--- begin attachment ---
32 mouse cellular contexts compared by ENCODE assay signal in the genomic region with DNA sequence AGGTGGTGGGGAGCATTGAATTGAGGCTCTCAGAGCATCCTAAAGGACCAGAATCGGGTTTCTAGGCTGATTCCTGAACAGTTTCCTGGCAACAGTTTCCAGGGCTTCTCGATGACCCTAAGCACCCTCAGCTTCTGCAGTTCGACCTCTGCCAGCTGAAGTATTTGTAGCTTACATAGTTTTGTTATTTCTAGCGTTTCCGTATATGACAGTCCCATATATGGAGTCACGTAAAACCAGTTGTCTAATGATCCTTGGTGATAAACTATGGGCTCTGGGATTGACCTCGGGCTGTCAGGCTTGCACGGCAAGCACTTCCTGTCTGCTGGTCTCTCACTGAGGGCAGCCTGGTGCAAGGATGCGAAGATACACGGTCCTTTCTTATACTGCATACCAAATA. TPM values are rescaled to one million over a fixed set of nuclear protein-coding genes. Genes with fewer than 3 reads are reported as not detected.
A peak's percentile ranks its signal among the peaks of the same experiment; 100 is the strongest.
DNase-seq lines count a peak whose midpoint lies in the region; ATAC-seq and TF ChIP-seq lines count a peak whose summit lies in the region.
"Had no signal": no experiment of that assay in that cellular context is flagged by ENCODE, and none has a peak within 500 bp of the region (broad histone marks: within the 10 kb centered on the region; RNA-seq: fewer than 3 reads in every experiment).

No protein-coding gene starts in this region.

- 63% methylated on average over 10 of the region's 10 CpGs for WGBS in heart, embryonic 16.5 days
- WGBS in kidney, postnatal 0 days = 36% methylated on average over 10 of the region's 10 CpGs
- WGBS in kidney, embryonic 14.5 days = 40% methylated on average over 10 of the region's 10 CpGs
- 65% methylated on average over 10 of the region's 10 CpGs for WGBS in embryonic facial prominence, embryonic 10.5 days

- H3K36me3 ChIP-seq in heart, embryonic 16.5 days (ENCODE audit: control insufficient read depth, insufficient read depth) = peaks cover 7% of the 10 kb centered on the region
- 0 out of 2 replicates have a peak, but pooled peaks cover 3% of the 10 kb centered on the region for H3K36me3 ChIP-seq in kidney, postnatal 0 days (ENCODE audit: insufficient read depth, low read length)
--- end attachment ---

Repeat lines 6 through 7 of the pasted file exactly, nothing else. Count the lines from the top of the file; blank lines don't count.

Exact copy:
- 63% methylated on average over 10 of the region's 10 CpGs for WGBS in heart, embryonic 16.5 days
- WGBS in kidney, postnatal 0 days = 36% methylated on average over 10 of the region's 10 CpGs